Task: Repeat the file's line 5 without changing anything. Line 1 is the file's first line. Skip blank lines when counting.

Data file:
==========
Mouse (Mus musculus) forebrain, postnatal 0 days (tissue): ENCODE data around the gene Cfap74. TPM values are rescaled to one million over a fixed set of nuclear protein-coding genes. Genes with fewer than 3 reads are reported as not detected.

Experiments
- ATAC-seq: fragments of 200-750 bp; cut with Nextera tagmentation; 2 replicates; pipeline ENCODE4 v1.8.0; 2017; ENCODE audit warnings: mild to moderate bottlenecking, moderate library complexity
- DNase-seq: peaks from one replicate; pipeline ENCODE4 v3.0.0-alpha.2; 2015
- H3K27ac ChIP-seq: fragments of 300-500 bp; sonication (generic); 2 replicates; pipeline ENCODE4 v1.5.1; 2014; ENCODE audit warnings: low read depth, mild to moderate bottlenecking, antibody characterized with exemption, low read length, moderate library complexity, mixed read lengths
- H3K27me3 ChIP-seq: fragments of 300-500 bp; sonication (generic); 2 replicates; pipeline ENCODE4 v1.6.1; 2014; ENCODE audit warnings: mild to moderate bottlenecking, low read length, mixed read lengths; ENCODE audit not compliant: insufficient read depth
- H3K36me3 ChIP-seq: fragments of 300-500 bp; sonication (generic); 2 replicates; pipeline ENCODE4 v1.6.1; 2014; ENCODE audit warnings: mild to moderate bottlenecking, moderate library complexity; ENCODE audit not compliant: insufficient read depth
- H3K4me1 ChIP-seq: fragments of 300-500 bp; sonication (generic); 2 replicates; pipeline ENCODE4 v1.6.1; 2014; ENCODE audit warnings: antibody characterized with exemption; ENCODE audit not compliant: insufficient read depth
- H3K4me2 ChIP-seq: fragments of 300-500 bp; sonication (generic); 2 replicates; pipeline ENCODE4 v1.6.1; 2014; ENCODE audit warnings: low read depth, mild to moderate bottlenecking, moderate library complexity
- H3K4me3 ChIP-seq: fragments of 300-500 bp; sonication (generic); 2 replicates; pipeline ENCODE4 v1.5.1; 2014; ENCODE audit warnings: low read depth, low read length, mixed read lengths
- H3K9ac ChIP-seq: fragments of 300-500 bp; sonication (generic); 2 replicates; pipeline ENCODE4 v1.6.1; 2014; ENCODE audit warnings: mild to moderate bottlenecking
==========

- H3K27ac ChIP-seq: fragments of 300-500 bp; sonication (generic); 2 replicates; pipeline ENCODE4 v1.5.1; 2014; ENCODE audit warnings: low read depth, mild to moderate bottlenecking, antibody characterized with exemption, low read length, moderate library complexity, mixed read lengths